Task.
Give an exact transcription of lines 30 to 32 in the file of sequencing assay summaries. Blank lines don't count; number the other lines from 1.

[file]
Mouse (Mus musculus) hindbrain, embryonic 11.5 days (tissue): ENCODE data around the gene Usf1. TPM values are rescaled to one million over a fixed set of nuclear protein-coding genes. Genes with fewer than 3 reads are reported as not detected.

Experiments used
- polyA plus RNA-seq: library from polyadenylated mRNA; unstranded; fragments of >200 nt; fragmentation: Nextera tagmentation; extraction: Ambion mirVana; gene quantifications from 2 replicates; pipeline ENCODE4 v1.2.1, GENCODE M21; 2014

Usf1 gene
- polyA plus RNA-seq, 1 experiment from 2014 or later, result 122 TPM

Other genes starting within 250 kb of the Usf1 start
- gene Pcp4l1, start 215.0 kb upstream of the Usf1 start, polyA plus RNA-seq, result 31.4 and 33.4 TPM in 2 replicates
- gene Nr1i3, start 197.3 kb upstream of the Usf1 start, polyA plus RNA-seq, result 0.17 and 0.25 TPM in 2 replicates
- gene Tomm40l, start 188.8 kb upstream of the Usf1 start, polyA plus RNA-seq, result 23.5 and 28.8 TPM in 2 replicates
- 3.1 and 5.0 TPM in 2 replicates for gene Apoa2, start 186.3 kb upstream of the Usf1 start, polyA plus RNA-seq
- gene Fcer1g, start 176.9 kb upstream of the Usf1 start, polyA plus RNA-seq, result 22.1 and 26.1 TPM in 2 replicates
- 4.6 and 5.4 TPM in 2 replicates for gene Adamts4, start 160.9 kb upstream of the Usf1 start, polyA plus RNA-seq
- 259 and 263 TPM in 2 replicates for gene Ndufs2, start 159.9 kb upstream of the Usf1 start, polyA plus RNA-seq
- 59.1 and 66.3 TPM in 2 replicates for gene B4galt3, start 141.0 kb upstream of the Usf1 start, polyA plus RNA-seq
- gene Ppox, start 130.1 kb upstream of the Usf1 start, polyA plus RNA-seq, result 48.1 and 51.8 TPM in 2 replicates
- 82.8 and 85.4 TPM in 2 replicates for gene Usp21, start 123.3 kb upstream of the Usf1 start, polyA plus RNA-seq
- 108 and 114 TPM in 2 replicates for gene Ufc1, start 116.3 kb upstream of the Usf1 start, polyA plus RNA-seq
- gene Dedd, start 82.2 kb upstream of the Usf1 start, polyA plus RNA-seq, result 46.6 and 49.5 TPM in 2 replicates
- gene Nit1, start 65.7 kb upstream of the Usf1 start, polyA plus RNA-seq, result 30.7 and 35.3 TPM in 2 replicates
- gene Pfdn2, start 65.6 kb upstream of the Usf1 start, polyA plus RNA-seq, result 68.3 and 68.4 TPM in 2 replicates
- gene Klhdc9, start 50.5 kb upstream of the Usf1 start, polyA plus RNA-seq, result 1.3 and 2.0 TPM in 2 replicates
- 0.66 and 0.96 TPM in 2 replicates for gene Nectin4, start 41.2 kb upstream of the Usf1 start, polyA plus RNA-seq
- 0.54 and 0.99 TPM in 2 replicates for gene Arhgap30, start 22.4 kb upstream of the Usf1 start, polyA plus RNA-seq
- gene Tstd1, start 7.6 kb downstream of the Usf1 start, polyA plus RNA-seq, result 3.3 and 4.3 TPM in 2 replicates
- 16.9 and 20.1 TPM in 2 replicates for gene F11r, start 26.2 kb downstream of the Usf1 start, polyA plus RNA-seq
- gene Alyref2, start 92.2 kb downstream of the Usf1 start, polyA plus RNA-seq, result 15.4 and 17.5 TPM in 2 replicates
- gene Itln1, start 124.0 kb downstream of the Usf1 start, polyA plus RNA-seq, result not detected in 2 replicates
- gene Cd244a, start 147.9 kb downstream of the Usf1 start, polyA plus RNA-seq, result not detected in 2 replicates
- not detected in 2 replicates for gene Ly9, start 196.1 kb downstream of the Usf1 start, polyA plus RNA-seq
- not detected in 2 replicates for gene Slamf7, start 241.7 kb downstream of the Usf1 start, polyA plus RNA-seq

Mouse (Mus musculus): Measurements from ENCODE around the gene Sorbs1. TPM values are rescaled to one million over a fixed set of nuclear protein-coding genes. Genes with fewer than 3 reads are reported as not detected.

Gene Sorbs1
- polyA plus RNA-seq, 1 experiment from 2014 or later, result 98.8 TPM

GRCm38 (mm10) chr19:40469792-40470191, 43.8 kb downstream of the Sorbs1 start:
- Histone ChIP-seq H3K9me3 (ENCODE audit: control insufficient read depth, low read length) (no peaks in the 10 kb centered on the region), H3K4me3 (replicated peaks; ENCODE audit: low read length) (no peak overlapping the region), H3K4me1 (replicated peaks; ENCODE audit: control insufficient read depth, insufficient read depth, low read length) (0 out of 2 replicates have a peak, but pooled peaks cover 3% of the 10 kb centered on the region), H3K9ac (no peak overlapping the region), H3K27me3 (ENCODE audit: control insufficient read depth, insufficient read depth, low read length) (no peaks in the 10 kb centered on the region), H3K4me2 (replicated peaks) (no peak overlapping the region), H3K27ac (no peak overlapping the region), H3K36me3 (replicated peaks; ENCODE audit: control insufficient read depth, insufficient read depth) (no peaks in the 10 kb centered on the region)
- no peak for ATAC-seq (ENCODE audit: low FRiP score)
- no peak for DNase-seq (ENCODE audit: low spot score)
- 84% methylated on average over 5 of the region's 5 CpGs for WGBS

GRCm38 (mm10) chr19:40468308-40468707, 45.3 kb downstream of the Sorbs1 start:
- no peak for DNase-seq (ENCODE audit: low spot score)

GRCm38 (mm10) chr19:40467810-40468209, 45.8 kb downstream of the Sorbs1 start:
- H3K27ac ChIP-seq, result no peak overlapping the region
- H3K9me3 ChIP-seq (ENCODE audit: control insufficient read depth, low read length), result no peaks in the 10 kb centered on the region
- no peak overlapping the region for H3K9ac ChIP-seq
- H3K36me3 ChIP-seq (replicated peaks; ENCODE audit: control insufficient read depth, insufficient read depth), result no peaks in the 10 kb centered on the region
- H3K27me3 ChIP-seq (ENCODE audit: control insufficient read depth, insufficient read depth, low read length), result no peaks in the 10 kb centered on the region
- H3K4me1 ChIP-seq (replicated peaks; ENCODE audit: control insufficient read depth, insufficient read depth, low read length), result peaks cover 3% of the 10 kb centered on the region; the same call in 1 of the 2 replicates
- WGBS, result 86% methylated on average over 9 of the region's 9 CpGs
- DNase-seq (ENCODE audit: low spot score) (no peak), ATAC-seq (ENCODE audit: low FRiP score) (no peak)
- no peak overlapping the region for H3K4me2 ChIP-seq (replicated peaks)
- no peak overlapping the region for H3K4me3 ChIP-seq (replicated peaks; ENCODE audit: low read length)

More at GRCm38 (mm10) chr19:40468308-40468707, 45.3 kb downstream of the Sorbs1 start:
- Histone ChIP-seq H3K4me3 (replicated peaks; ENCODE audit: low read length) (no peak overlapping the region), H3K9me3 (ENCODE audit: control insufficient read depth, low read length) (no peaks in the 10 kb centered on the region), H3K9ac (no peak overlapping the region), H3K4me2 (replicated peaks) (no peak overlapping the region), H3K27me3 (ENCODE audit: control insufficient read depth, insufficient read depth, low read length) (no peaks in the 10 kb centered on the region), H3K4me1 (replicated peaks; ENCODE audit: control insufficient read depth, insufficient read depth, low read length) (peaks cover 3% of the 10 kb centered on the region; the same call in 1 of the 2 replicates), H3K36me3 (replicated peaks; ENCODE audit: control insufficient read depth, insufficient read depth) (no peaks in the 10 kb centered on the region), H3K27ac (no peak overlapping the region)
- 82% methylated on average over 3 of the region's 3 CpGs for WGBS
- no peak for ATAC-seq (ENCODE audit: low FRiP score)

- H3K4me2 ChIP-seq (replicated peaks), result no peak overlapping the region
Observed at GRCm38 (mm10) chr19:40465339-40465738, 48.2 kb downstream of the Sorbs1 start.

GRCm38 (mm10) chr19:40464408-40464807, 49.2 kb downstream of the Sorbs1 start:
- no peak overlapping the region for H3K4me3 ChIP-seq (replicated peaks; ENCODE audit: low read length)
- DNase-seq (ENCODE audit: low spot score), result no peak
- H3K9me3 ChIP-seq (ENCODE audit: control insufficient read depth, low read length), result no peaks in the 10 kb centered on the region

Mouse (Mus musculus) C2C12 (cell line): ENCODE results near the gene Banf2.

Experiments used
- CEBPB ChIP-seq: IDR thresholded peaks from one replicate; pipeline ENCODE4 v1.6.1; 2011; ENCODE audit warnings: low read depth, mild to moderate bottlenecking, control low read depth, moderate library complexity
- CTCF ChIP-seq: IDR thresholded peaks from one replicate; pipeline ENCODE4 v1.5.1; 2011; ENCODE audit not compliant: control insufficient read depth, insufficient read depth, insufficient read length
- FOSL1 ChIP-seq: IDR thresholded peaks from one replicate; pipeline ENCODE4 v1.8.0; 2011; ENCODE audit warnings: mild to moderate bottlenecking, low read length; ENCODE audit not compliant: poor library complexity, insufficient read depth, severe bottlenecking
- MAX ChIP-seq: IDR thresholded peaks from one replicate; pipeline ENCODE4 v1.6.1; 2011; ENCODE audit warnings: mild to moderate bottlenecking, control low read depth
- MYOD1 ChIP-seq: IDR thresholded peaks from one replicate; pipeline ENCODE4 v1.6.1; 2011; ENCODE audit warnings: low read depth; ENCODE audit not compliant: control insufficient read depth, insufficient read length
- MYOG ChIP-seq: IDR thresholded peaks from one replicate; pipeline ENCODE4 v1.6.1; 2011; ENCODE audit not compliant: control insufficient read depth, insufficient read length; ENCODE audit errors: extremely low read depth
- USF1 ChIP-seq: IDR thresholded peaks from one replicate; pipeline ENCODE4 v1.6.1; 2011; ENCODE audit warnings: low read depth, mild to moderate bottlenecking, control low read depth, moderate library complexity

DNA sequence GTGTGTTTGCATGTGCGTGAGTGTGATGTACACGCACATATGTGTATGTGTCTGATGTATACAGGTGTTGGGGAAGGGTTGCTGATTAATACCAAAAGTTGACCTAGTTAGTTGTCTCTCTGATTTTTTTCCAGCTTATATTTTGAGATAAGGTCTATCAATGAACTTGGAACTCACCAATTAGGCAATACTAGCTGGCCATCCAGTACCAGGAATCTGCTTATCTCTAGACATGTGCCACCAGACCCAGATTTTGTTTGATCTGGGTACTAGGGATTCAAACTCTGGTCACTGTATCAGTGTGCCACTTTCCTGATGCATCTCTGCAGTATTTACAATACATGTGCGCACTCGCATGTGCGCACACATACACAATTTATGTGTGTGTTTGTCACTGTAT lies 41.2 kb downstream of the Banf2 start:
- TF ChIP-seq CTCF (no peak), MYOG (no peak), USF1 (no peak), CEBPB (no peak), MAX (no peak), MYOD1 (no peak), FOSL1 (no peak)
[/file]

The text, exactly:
- not detected in 2 replicates for gene Slamf7, start 241.7 kb downstream of the Usf1 start, polyA plus RNA-seq

Mouse (Mus musculus): Measurements from ENCODE around the gene Sorbs1. TPM values are rescaled to one million over a fixed set of nuclear protein-coding genes. Genes with fewer than 3 reads are reported as not detected.

Gene Sorbs1